I took the Myers-Briggs Type Indicator, a personality inventory, in high school, and when I got my
horoscope results, I admit that I was pretty amazed at how well it described me—and, apparently, Hitler.
Then I read the results of other people in my class, and I was amazed at how well their results described me too.
Years later, I learned about the Forer effect, based on an experiment conducted in the forties by Bertram Forer and frequently repeated since then with similar results. Forer, a psychologist, gave a personality test to his students, then had them rate the accuracy of the assessment. The students didn’t know that they all received the exact same description of their personalities, yet the average evaluation was a 4.26 out of 5 (with 5 meaning the assessment was an “excellent” description of them).
Yet personality tests hold an endless fascination for many of us. We like to learn about ourselves, think about ourselves, and get compliments from “objective” sources. Internet quizzes, like those on Buzzfeed and Clickhole, have similar appeal. Who doesn’t want to know which Saved by the Bell character they are or what their celebrity cat name is? The only difference, really, is that people tend to take personality tests seriously.
Case in point: this chart, which supposedly shows the connection between Myers-Briggs personality types* and political philosophy, with some bonus philosophies around the edge, like existentialism and, um, mathematics.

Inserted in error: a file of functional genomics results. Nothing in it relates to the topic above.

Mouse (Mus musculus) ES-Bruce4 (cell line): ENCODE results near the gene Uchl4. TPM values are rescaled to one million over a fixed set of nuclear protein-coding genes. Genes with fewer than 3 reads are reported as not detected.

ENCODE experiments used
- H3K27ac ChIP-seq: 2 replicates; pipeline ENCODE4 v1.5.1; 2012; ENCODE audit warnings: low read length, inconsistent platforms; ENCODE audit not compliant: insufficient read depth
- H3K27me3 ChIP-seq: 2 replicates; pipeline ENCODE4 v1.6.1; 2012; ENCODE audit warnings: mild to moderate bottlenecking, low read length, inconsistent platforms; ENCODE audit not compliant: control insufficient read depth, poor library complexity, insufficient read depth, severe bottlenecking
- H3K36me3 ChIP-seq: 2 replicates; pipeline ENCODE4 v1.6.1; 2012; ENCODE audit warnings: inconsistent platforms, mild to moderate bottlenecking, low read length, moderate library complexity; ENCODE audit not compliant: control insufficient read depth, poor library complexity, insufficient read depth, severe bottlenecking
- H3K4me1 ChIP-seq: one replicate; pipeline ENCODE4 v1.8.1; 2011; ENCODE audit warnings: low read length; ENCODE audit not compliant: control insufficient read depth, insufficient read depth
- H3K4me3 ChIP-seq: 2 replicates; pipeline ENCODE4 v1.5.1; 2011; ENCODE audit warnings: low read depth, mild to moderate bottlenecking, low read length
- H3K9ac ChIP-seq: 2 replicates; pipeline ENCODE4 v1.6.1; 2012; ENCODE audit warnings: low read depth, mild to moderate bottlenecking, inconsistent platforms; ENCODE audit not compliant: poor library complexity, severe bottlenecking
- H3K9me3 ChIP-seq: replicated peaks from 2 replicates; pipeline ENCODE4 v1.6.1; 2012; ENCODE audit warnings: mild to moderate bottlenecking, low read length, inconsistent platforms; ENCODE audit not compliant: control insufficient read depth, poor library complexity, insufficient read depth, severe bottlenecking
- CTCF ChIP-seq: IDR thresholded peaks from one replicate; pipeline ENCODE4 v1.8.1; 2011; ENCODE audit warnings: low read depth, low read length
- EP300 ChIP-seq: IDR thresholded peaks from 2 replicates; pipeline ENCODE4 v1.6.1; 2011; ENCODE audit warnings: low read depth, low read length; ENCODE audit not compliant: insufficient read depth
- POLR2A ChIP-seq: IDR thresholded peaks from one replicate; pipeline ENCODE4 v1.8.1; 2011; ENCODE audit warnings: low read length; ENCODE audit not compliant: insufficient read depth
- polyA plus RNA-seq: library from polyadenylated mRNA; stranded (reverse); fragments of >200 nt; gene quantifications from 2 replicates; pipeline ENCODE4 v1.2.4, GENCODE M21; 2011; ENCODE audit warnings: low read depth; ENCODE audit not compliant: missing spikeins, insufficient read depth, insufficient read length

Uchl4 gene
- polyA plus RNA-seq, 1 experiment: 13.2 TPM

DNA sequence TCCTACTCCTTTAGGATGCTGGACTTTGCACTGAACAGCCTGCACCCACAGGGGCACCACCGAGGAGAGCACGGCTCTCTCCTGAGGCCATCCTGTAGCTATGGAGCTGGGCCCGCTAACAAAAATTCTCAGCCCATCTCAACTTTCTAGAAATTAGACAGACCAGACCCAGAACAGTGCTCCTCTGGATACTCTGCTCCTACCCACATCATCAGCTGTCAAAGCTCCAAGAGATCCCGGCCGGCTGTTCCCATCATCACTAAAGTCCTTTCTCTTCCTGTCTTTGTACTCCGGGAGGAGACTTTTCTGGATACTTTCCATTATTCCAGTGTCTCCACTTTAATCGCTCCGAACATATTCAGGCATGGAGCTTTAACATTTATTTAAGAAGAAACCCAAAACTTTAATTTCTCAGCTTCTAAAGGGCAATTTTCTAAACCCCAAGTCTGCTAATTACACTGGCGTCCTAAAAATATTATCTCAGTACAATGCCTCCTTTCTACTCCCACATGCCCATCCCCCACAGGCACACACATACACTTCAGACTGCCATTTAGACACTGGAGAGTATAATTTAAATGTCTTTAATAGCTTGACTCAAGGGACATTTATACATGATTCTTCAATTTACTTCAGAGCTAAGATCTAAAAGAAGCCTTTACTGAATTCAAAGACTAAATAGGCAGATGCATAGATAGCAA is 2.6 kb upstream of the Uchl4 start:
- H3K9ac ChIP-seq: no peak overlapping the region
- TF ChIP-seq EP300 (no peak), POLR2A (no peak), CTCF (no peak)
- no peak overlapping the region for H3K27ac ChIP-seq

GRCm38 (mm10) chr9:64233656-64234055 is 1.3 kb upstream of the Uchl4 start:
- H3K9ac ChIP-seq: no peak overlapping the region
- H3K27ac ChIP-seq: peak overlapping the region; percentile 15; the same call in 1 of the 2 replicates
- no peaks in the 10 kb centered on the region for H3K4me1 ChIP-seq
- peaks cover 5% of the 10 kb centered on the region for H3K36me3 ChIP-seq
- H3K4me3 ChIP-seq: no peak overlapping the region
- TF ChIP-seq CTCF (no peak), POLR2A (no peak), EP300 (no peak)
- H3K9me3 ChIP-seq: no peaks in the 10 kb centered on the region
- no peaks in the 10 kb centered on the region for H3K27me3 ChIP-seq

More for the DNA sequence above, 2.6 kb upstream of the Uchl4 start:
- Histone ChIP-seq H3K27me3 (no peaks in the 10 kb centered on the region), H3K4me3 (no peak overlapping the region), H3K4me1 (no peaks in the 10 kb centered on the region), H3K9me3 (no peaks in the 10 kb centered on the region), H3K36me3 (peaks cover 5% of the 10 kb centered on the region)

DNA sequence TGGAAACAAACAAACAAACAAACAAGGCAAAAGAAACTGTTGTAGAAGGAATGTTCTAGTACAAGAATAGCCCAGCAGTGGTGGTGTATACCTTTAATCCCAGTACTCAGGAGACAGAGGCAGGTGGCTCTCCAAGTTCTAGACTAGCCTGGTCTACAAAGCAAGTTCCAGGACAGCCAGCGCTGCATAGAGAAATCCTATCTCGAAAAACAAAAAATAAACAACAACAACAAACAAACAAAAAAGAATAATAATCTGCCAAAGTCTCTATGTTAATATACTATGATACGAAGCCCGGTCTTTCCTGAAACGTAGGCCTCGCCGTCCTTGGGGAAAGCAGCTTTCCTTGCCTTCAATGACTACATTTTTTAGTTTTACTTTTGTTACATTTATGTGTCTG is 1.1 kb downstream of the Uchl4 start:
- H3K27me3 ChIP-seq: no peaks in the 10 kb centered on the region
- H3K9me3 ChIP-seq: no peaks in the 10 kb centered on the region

I could not find the original source for this image (which I got from imgur), so I do not know the methodology used to decide where to place everything in these quadrants. If the creator of this chart wants to take credit for it (and for the magnificent clipart), please let me know and I will gladly update this post.
So instead, I thought I would take this a step further, using what I am guessing is a similarly rigorous methodology to further elucidate who YOU really are based on some real Internet quizzes.
Let’s start with the most important of these existential questions: Are you a summer, autumn, spring or winter? What colors look best on you and how does this connect with whether you’re an introverted survivalist who likes to ponder metaphysics or an extroverted mathematical fascist?
(Sorry, imperialists. Apparently no color palette makes you look good.)
The quiz that really gives the MB test a run for its money in terms of deep personal insight, however, is obviously Which Buffy character are you?
(Eerily accurate, isn’t it?)
Finally, the quiz that reveals the true connections between personality, political philosophy, and the root of who you are beneath it all: Are you a potato?
This chart really has endless potential for your journey of self-discovery, provided that journey involves placing yourself into smaller and smaller nesting dolls while squinting and waving your hands around.
But enough about you. I have a very important quiz to take about whether I’m a morning person, a night person, a 1:33pm person, or a person floating in orbit with no sense of time. The answer may shock me.
*The Myers-Briggs acronyms represent the following characteristics: E (extraversion) or I (introversion); S (sensing) or I (intuition); T (thinking) or F (feeling); and J (judging) or P (perceiving).